The structure of the skull (foreground) of a 300-million-year-old iniopterygian fish from Kansas remotely related to living ratfish is elucidated thanks to holotomography, a technique based on synchrotron X-ray phase contrast imaging (background), and yields the first hint at an exceptional mineralization of the brain (orange). (Credit: PNAS/Philippe Janvier (CNRS, Museum National d'Histoire Naturelle))
I think this must be the 300 million year old fish brain that was mentioned on Tuesday. Although it is the first time that the soft tissue of such an old fossil brain has ever been found it sounds like it is also one of the first times people have used sophisticated imaging techniques to look inside the fossil skull.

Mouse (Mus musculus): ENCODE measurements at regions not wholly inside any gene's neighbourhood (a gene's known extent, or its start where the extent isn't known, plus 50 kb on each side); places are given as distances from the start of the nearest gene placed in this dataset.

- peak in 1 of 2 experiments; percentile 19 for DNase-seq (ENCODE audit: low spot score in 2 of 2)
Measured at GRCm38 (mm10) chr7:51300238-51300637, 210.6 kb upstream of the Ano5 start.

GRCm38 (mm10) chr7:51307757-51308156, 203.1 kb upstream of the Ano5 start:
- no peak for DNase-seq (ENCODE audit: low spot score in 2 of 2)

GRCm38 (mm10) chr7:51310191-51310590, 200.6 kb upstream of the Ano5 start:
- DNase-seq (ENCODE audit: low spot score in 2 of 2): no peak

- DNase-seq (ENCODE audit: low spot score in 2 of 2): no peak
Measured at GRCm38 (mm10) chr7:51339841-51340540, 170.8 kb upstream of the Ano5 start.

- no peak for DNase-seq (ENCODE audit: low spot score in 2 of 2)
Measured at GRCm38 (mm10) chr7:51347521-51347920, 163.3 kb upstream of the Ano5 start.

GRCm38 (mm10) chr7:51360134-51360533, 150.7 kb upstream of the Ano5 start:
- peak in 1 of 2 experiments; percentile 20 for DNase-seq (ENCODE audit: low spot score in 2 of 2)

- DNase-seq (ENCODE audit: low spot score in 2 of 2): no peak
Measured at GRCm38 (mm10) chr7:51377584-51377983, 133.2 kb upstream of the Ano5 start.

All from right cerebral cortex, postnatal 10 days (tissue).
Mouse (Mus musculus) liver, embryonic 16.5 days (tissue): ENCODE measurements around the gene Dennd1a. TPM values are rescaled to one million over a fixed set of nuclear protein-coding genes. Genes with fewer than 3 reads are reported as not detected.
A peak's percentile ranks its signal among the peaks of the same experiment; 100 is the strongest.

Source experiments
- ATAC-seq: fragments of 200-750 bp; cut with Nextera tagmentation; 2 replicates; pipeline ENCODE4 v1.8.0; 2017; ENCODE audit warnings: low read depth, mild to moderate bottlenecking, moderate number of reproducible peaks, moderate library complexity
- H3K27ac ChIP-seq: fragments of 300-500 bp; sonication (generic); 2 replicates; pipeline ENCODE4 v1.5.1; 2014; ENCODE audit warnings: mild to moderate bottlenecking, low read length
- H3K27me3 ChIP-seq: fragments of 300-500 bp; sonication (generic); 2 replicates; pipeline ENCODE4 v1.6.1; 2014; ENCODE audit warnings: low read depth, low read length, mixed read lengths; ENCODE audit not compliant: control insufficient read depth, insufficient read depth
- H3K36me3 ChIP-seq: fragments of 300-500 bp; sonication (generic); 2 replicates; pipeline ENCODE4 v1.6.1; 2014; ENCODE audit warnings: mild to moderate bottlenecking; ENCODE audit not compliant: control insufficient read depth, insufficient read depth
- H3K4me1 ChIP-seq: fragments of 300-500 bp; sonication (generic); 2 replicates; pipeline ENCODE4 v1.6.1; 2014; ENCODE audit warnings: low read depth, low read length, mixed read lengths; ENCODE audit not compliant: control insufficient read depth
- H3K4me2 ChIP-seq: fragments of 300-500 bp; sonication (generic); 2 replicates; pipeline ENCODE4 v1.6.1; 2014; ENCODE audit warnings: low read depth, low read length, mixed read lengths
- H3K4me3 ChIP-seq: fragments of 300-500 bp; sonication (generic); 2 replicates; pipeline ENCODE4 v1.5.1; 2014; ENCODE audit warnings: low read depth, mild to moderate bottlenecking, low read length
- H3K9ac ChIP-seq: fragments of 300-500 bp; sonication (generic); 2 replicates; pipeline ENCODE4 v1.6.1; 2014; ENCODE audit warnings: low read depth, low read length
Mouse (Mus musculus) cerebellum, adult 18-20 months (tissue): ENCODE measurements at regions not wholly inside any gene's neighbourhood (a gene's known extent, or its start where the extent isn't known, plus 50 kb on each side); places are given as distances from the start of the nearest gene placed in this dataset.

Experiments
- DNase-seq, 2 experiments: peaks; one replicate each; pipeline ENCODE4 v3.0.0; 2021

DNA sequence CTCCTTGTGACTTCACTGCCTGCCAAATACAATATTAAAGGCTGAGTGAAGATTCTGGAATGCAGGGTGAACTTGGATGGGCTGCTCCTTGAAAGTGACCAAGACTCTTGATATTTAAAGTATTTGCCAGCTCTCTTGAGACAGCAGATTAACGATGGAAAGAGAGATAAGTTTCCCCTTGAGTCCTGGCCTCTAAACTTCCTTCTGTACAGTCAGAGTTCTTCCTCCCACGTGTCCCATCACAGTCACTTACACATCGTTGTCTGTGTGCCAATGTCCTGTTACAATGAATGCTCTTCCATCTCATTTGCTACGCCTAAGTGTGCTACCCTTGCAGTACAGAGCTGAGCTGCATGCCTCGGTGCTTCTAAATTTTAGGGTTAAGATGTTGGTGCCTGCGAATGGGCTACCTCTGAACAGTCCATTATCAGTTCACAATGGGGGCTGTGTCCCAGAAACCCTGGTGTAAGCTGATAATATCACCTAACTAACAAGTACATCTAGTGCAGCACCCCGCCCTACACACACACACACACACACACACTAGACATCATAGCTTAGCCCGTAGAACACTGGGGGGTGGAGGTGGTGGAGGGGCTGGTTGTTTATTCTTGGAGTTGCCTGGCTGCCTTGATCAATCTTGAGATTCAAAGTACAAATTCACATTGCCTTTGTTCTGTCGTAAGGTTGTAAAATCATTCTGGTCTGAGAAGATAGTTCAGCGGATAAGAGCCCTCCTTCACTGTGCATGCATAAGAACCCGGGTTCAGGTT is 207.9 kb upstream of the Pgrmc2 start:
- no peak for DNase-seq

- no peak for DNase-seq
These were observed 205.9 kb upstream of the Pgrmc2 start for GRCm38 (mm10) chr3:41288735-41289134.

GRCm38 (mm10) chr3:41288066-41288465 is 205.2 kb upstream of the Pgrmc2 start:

(S)cientists used the technique of absorption microtomography to study different samples. One sample, stemming from Kansas (US), revealed a peculiar structure: it was denser than the surrounding matrix that fills the braincase, and which is made of crystalline calcite. In order to elucidate its structure in detail, they decided to use a second technique, X-ray holotomography. Surprisingly, the results showed a symmetrical and elongated object placed in the same position as a brain would have been.